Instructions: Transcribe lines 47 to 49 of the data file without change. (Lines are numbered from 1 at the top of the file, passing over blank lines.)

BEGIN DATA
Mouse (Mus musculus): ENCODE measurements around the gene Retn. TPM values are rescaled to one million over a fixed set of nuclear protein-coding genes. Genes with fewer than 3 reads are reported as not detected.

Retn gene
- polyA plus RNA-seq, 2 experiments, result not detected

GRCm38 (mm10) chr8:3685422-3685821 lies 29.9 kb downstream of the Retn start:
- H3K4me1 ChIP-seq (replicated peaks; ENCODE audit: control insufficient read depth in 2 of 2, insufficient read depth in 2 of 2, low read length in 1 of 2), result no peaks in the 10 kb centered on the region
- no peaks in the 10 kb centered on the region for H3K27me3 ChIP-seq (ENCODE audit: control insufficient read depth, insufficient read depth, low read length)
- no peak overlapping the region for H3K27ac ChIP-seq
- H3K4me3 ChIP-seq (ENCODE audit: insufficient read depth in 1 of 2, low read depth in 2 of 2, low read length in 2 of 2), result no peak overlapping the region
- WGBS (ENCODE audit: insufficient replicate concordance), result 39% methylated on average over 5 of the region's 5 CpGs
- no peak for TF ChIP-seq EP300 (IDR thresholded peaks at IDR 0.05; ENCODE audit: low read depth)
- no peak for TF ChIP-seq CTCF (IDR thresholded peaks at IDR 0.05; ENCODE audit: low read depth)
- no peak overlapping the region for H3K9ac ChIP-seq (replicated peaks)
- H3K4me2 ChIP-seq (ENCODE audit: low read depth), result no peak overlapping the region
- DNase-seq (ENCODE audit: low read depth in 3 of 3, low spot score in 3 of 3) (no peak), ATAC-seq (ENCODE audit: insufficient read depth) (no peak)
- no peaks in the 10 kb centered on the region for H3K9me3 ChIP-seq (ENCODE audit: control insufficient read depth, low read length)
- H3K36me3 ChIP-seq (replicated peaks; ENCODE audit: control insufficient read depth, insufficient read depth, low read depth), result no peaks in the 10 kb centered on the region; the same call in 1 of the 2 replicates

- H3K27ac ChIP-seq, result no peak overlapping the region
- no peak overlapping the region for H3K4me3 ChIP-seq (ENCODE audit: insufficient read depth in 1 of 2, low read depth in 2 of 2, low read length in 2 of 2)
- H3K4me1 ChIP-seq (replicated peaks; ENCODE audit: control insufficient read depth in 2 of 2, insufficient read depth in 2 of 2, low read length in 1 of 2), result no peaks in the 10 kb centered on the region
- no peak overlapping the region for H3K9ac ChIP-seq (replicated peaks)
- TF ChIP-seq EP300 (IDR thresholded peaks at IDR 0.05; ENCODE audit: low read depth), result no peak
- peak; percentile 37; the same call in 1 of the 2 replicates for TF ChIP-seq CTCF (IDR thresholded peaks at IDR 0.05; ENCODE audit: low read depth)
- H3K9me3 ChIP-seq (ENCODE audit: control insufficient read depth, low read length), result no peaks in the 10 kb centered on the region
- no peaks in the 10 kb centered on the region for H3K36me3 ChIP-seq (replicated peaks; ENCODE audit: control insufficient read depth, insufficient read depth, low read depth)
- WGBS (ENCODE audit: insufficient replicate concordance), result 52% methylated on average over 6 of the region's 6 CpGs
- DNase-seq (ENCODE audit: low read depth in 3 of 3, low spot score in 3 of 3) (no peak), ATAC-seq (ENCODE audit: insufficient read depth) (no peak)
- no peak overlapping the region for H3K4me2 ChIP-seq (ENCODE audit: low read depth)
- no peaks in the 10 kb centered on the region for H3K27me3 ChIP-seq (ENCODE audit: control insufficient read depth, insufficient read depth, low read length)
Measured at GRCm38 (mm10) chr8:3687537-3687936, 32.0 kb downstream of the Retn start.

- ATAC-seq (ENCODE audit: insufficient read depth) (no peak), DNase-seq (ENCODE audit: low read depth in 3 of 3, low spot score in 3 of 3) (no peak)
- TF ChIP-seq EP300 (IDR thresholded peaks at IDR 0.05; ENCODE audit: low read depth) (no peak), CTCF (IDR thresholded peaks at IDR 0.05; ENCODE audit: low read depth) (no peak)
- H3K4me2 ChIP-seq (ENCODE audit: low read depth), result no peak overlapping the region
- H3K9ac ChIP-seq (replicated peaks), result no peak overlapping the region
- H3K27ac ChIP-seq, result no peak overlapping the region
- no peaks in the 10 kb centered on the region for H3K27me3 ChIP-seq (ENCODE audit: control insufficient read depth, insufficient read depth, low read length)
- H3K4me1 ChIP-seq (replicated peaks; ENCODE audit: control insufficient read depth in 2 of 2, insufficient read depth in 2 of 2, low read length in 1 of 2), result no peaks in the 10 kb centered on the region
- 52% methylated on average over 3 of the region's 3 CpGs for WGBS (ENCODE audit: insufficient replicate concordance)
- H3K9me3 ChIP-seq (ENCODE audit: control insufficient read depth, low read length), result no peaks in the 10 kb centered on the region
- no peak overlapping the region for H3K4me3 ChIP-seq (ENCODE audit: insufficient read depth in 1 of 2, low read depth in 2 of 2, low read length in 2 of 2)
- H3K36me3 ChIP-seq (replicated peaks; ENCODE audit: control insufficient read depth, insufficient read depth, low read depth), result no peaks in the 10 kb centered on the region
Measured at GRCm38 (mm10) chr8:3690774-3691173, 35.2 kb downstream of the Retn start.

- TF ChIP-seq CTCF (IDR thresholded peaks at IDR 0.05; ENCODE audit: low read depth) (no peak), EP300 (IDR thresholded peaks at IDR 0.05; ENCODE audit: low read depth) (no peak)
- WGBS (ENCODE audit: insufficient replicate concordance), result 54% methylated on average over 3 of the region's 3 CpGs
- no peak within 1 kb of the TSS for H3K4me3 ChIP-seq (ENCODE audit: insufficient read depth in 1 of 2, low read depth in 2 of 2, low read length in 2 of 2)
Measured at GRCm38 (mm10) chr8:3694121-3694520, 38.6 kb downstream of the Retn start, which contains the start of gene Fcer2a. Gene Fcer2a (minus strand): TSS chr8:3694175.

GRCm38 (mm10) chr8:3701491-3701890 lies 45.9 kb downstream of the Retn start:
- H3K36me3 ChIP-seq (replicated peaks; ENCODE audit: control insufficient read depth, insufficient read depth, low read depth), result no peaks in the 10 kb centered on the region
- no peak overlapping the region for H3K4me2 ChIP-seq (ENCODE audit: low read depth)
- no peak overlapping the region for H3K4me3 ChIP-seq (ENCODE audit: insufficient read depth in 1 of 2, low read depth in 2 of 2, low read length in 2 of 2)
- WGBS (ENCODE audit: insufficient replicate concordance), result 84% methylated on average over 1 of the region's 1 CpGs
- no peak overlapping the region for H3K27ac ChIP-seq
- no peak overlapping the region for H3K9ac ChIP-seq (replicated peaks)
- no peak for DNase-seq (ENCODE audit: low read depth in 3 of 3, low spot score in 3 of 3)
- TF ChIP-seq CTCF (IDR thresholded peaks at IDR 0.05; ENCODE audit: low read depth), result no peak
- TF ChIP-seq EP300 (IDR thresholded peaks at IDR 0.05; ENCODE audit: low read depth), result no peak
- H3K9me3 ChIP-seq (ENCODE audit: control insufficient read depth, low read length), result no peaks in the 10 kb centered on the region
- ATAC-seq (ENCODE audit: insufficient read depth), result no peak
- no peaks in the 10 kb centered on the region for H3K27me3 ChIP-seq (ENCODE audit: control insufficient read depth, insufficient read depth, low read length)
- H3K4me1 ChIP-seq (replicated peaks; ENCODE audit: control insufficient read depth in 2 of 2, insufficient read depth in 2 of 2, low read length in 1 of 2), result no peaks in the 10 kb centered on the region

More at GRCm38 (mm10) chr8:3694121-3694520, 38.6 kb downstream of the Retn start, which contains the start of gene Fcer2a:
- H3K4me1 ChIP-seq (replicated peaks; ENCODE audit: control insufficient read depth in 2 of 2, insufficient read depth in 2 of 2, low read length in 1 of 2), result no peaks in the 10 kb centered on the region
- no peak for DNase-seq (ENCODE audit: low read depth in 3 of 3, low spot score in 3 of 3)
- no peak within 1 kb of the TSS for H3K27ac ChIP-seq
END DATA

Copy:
- H3K36me3 ChIP-seq (replicated peaks; ENCODE audit: control insufficient read depth, insufficient read depth, low read depth), result no peaks in the 10 kb centered on the region
- no peak overlapping the region for H3K4me2 ChIP-seq (ENCODE audit: low read depth)
- no peak overlapping the region for H3K4me3 ChIP-seq (ENCODE audit: insufficient read depth in 1 of 2, low read depth in 2 of 2, low read length in 2 of 2)